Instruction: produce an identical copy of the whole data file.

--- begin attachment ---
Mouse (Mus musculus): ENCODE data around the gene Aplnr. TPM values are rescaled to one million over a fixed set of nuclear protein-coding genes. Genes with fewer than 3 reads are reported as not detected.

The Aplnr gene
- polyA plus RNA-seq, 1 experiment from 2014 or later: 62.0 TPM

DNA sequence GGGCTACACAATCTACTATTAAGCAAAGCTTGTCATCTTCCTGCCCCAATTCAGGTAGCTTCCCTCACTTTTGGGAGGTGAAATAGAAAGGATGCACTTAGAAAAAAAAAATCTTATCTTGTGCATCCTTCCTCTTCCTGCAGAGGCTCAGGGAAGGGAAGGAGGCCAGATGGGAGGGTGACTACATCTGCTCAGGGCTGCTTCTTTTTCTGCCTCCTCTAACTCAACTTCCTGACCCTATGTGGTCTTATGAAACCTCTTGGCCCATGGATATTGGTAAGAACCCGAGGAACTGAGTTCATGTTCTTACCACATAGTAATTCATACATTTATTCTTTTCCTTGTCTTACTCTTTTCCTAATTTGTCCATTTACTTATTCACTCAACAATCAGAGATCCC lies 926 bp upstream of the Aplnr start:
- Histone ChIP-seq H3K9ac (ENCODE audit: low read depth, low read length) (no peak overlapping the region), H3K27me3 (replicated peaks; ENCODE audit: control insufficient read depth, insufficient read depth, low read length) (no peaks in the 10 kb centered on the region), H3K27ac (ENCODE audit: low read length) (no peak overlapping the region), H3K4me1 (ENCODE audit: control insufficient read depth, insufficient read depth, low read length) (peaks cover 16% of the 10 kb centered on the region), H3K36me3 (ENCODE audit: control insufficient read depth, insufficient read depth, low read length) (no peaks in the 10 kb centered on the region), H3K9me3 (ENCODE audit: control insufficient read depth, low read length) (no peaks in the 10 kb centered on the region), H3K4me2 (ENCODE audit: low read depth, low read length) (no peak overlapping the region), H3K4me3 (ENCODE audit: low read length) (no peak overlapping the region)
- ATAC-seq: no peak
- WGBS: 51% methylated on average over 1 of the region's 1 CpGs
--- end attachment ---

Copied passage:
Mouse (Mus musculus): ENCODE data around the gene Aplnr. TPM values are rescaled to one million over a fixed set of nuclear protein-coding genes. Genes with fewer than 3 reads are reported as not detected.

The Aplnr gene
- polyA plus RNA-seq, 1 experiment from 2014 or later: 62.0 TPM

DNA sequence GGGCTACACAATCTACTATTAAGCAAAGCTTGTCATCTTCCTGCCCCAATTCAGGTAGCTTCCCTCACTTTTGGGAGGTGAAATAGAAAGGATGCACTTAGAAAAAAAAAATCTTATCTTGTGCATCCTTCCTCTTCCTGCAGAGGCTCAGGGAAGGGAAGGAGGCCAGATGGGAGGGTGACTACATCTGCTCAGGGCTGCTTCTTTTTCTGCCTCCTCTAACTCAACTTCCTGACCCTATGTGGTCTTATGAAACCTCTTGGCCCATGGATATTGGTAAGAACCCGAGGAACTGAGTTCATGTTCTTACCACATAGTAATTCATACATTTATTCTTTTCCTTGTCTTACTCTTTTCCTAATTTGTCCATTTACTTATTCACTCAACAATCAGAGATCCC lies 926 bp upstream of the Aplnr start:
- Histone ChIP-seq H3K9ac (ENCODE audit: low read depth, low read length) (no peak overlapping the region), H3K27me3 (replicated peaks; ENCODE audit: control insufficient read depth, insufficient read depth, low read length) (no peaks in the 10 kb centered on the region), H3K27ac (ENCODE audit: low read length) (no peak overlapping the region), H3K4me1 (ENCODE audit: control insufficient read depth, insufficient read depth, low read length) (peaks cover 16% of the 10 kb centered on the region), H3K36me3 (ENCODE audit: control insufficient read depth, insufficient read depth, low read length) (no peaks in the 10 kb centered on the region), H3K9me3 (ENCODE audit: control insufficient read depth, low read length) (no peaks in the 10 kb centered on the region), H3K4me2 (ENCODE audit: low read depth, low read length) (no peak overlapping the region), H3K4me3 (ENCODE audit: low read length) (no peak overlapping the region)
- ATAC-seq: no peak
- WGBS: 51% methylated on average over 1 of the region's 1 CpGs